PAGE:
Monday, August 10, 2009

How Did I Get Here?

Well, here I sit. I have written this first blog a hundred times in my head. I was witty, creative, thought provoking. And here I sit. Blank. My intent is to offer a place for others to come and ponder with me as I begin a journey I never expected to take.

I am more than a bit curious about what happens to teachers who cross over to administration (the dark side). I know this is not unique to education. From the private business sector you hear the same concerns from those that are not in management. I wonder if the presence of the teacher's union and contract put teachers and administrators on opposite sides of some very important issues. Kids get lost in the system as it is.

As I ponder this transformation I consider all the administrators I have worked with. The majority taught only a handful of years before becoming administrators. Hmmm. Some had taught a fair number of years but once they came through the other side of their administrative programs practiced in seemingly uncaring ways and clearly lost some IQ points. A precious few are simply gifted as teachers and administrators both.

Why did it take me so very long to realize and put into action the necessary? In reflection I see that the universe was ever so gently tapping at me, like a handful of gravel gently thrown against a window pane to get someone's attention. After a dump truck load of gravel was wasted on me, a few boulders were put right in front of me. They were not easy to ignore, but I did. I then got hit with a few stress related health issues but all were managed by one pill a day. I finally took the proverbial blow to the head with a two by four in the form of one too many administrative decisions that made doing what is best for kids just about impossible. Could I keep on keeping on? Not a chance. Once I realized I had reached my limit the self loathing hit. Why are others able to do the job? Why was I finding this so impossible? Maybe I am not as strong as I thought?

I landed in burnout last year. I did not pass go or get my 200 bucks. I was 'in jail' with no get out free card. My cellmates were in worlds of hurt I couldn't change and the wardens were making decisions that effected all of us for the worse. I am good, really good, at what I do. I have always loved what I do. Colleagues, administrators, parents, all seek me out for help and support. No matter. By winter break of this last school year it became more than clear I simply could not face another year of direct service to my very challenging students. Once the shock of that realization wore off I had an identity crisis. If not an EBD teacher, who am I? EBD Teacher has always been my proudest title. Yeah, yeah. I am wife, mom, sister, daughter, auntie, friend too, but anyone can claim those titles.

I spent months spinning in my little wheel unable to find a direction or place to get off. With the help of my good friend Wayne Dyer (never met the man, but in my mind we are tight). I began to organize my thoughts and better define my purpose. I also requested a one year leave of absence. (My heart still races when I realize I will not be back in my room in a few short weeks.)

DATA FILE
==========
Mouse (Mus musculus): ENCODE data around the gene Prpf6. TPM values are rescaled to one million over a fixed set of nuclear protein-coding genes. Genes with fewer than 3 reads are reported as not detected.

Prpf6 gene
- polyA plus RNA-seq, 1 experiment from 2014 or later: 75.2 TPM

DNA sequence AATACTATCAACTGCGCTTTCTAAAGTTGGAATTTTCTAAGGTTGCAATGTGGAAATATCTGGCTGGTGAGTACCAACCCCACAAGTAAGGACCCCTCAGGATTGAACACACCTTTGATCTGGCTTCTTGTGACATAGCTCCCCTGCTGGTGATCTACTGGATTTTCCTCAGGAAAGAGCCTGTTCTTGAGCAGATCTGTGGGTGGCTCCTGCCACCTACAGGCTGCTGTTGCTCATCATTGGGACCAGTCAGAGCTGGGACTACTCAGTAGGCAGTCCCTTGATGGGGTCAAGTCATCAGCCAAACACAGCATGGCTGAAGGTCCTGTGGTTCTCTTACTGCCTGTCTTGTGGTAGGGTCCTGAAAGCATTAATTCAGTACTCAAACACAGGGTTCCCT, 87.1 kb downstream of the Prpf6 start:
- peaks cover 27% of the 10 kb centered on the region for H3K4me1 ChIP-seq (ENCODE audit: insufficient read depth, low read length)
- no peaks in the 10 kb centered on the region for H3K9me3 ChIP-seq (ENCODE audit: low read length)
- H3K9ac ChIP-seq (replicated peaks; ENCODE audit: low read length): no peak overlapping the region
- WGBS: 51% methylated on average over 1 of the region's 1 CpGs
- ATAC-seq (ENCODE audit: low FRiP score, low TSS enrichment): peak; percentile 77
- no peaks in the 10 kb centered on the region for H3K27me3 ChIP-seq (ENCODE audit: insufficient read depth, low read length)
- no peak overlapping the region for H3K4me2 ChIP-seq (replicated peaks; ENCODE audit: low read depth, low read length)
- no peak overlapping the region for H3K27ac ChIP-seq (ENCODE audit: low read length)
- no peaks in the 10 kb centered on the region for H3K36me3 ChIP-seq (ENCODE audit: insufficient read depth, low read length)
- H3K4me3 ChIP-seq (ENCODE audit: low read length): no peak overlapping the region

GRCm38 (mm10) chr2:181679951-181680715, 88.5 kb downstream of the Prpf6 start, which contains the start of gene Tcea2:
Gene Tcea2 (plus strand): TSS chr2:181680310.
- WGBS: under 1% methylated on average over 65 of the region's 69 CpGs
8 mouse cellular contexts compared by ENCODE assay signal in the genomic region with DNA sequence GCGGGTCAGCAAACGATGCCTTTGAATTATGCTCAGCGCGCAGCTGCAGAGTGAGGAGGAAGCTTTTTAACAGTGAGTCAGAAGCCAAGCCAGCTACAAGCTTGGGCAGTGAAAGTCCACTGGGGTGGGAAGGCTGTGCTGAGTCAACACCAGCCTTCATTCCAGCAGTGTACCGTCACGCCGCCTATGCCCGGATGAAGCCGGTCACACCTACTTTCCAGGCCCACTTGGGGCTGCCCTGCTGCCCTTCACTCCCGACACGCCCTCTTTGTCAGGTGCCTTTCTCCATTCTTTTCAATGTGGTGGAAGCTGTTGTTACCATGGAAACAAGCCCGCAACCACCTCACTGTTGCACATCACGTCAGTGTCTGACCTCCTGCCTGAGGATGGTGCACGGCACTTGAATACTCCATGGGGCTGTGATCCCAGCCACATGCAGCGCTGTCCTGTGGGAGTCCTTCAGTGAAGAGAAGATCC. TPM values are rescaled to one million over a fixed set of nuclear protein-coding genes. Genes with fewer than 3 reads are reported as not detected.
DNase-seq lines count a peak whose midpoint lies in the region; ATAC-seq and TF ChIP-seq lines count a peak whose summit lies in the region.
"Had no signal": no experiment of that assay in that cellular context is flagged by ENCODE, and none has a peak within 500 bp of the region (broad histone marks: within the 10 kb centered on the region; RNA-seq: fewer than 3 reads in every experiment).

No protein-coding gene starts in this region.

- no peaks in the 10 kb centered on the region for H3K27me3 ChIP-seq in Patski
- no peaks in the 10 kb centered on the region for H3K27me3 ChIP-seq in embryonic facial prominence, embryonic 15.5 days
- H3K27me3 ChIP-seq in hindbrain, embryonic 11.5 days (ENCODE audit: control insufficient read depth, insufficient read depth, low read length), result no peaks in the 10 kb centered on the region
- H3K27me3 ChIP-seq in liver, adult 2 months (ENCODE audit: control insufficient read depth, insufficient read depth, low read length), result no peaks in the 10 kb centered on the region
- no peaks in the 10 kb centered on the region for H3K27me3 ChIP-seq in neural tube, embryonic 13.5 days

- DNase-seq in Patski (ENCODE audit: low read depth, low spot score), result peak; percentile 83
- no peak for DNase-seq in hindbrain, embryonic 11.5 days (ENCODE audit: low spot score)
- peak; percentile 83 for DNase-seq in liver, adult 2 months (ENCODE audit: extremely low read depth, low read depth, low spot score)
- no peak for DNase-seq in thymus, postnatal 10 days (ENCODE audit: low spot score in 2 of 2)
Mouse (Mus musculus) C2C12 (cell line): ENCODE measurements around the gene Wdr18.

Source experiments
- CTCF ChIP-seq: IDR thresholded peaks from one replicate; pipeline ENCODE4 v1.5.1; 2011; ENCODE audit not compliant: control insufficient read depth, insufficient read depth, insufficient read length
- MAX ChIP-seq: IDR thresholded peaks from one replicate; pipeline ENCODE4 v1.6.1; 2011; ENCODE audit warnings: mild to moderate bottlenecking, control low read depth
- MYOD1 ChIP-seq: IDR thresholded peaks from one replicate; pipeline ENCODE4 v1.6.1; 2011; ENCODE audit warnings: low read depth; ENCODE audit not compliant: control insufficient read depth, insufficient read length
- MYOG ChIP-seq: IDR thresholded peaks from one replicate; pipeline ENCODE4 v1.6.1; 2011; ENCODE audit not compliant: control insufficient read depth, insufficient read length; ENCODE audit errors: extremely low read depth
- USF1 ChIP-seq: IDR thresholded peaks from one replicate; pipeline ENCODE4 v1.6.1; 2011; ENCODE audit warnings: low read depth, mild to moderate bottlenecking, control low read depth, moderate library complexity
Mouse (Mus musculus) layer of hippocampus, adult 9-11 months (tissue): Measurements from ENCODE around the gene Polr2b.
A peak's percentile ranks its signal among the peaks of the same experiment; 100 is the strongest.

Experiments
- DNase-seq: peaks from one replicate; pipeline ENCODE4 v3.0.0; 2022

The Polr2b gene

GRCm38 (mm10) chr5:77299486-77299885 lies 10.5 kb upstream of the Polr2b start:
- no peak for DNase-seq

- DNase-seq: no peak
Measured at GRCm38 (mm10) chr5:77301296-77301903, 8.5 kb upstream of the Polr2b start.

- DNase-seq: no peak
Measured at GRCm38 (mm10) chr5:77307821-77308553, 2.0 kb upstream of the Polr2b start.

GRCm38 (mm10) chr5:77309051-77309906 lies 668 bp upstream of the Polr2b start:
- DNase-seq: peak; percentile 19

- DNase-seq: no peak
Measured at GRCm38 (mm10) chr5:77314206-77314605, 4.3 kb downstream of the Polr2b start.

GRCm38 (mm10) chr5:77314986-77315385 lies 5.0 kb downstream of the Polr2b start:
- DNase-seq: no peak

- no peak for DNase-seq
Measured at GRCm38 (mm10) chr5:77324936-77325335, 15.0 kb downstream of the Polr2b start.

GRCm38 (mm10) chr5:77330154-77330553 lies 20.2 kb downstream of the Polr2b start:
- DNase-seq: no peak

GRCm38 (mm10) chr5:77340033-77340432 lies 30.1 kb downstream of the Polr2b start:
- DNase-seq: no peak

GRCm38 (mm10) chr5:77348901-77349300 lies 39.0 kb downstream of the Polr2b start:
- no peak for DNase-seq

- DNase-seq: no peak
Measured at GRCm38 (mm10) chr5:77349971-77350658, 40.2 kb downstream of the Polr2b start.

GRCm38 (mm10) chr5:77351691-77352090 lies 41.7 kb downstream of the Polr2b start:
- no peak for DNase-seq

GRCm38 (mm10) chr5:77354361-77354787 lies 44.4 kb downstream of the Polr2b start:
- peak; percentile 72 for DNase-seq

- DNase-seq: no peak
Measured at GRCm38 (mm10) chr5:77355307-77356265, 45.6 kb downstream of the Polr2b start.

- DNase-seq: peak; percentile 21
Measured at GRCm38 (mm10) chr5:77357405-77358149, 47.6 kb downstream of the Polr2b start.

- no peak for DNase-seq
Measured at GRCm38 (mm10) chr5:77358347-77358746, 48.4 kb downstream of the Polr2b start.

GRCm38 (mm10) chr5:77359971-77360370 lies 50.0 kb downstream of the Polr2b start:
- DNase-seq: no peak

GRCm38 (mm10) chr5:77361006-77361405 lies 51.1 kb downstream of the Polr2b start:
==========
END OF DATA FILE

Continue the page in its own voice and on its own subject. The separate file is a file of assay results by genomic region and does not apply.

I had to define what is important to me as a public school educator. This took months. Nothing gets me more jazzed than an impossibly quirky kid, classroom teachers entrenched in bad practices, and burned out parents. I want to be able to develop and help maintain effective programming for special needs kids. I want to support teachers as they face the realities of every day. I want to advocate for special educators who are facing insurmountable challenges but handle it all with grace and creativity. I want to help parents navigate through it all.

I considered teaching at the university level. You know, teach teachers in training, supervise them as student teachers. But 18-21 year olds are not my favorite group and none of what I wanted to do could be done in that role. I also harbor a belief that good teachers are born not made (very limited and probably ill conceived) and that would certainly get in the way of me being an effective college instructor.

My next shock was the realization that to practice what was important per my values I need to become an administrator in special education and pupil services. Yikes! Nope, no way. I was only able to face it full on after a visit with an EAP counselor and the very next day applied and signed up.

Within a day of that I was notified my leave was granted and the deal was done. I have never doubted it since. I am on a train that is taking me to a destination I was not ready for until now.

The Force is with me. I will do what I am meant to do.


  1. Trail blazing is tough! Remember, well-behaved women rarely make history. (I credit Eleanor Roosevelt for that one; we could get it printed on t-shirts.)

  2. Congratulations on beginning this new journey. It will have its moments of frustration and struggle but you are a strong person and determined. I look forward to reading more about how things are going for you.


Although I am dangerously opinionated, I am a flexible thinker and welcome your thoughts.